This is a chart of trend of regional gross value added (GVA) of Liverpool at current basic prices published (pp.240-253) by the Office for National Statistics with figures in millions of pounds sterling. The Gross value added is GDP - taxes on products + subsidies on products = GVA GVA + taxes on products - subsidies on products = GDP See also Measures of national income and output External links GVA - Gross Value Added ... Office for National Statistics logo The Office for National Statistics (ONS) is the United Kingdom government executive agency charged with the collection and publication of statistics related to the economy, population and society of the United Kingdom at national and local levels. ... GBP redirects here. ...

Year Regional Gross Value Added[5] Agriculture[6] Industry[7] Services[8]
1995 4,394 3 950 3,440
2000 5,681 4 1,033 4,644
2003 6,595 6 953 5,636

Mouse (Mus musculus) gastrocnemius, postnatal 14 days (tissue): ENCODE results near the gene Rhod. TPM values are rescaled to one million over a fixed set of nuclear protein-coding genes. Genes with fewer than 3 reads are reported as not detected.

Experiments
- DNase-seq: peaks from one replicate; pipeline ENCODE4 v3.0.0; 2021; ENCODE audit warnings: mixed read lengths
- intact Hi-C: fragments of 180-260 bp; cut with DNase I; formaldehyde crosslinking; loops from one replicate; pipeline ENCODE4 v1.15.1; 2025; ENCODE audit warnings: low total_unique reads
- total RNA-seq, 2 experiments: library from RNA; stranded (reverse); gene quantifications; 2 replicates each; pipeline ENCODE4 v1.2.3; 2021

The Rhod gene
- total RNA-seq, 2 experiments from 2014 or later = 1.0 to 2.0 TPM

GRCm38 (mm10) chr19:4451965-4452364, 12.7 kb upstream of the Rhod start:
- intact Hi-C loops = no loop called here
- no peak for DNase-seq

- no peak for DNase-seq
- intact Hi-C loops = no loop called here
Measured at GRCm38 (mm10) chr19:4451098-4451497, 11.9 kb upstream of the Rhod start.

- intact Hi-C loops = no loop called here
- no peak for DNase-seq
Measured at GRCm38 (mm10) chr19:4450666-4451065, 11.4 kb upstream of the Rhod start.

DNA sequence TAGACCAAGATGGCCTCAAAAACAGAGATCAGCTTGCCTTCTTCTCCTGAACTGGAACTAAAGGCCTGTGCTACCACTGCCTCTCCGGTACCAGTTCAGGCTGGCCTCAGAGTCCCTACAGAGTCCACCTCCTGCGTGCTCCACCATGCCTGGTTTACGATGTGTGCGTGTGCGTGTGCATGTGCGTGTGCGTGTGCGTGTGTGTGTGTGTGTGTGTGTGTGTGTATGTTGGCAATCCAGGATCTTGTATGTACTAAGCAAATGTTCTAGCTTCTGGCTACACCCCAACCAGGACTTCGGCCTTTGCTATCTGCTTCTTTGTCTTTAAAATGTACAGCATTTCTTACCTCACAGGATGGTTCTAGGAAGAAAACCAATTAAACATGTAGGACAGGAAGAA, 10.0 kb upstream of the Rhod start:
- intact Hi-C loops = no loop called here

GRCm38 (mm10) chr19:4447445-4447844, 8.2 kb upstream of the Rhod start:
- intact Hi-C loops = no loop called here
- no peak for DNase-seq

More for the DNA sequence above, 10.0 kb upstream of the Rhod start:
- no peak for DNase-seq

The economy of Liverpool is beginning to recover from its long, post-World War II decline. Between 1995 and 2001 GVA per head grew at 6.3% annum. This compared with 5.8% for inner London and 5.7% for Bristol. The rate of job growth was 9.2% compared with a national average of 4.9% for the same period, 1998-2002. However, Liverpool is still comparatively poor; a 2001 report by CACI showed that Liverpool still had four of the ten poorest postcode districts in the country,[9] and almost 30% of people aged 65 or over are without central heating.[10] Combatants Allied powers: China France Great Britain Soviet Union United States and others Axis powers: Germany Italy Japan and others Commanders Chiang Kai-shek Charles de Gaulle Winston Churchill Joseph Stalin Franklin Roosevelt Adolf Hitler Benito Mussolini Hideki Tōjō Casualties Military dead: 17,000,000 Civilian dead: 33,000... This article is about the English city. ...